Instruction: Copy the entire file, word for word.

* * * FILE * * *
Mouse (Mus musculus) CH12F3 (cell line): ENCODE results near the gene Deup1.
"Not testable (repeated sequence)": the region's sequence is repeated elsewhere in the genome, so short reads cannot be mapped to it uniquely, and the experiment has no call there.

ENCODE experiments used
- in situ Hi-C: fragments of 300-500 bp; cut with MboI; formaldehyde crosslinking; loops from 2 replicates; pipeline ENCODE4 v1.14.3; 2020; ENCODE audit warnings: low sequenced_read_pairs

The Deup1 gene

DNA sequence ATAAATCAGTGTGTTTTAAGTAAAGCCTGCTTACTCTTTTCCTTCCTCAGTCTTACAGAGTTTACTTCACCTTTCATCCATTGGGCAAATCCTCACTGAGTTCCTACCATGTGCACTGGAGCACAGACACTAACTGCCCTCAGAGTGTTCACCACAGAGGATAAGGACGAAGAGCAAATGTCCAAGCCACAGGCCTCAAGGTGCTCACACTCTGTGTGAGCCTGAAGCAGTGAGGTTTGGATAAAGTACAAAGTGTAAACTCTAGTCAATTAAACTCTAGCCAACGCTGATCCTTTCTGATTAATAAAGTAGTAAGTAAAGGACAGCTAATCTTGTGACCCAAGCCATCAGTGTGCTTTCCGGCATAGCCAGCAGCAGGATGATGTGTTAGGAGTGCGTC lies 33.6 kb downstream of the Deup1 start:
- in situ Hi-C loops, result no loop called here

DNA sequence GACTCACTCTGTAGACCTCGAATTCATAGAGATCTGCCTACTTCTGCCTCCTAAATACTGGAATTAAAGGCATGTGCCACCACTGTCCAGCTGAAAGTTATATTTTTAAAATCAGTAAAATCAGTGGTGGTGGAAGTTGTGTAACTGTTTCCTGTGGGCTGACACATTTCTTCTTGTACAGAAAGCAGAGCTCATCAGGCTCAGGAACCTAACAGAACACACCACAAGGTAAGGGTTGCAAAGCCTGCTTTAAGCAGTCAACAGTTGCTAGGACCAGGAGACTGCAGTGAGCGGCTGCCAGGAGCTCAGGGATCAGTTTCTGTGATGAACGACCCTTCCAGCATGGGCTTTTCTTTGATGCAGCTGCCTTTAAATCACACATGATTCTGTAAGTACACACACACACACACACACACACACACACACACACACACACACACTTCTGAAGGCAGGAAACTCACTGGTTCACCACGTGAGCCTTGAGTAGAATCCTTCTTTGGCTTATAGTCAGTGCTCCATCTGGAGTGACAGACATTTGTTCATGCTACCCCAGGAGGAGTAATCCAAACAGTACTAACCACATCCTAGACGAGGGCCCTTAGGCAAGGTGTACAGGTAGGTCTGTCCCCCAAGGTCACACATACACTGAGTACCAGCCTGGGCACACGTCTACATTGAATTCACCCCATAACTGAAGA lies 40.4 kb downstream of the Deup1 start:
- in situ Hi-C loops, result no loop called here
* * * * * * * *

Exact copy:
Mouse (Mus musculus) CH12F3 (cell line): ENCODE results near the gene Deup1.
"Not testable (repeated sequence)": the region's sequence is repeated elsewhere in the genome, so short reads cannot be mapped to it uniquely, and the experiment has no call there.

ENCODE experiments used
- in situ Hi-C: fragments of 300-500 bp; cut with MboI; formaldehyde crosslinking; loops from 2 replicates; pipeline ENCODE4 v1.14.3; 2020; ENCODE audit warnings: low sequenced_read_pairs

The Deup1 gene

DNA sequence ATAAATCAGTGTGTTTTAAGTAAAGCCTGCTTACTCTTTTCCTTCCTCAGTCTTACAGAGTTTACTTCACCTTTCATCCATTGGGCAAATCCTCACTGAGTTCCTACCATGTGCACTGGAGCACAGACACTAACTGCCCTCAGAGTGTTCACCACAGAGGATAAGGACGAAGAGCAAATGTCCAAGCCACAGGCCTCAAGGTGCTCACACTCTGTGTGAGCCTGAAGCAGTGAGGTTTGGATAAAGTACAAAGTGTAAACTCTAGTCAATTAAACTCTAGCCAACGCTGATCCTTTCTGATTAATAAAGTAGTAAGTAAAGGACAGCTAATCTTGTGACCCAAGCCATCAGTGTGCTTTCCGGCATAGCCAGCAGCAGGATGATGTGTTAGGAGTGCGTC lies 33.6 kb downstream of the Deup1 start:
- in situ Hi-C loops, result no loop called here

DNA sequence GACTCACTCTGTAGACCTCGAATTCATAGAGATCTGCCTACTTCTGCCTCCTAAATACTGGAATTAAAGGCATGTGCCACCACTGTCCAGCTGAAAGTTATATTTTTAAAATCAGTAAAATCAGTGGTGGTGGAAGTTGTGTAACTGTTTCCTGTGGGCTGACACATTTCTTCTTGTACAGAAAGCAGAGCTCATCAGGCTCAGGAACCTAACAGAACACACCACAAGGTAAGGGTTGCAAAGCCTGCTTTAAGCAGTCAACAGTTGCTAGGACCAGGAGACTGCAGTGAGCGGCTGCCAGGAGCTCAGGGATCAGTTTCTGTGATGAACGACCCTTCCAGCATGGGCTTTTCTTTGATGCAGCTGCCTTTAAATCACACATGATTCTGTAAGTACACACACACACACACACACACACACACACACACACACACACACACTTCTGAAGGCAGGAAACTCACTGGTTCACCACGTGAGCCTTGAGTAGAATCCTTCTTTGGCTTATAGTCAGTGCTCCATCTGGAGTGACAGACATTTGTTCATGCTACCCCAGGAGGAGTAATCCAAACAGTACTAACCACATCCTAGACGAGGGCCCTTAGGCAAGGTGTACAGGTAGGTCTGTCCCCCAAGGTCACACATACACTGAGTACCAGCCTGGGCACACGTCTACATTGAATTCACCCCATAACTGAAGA lies 40.4 kb downstream of the Deup1 start:
- in situ Hi-C loops, result no loop called here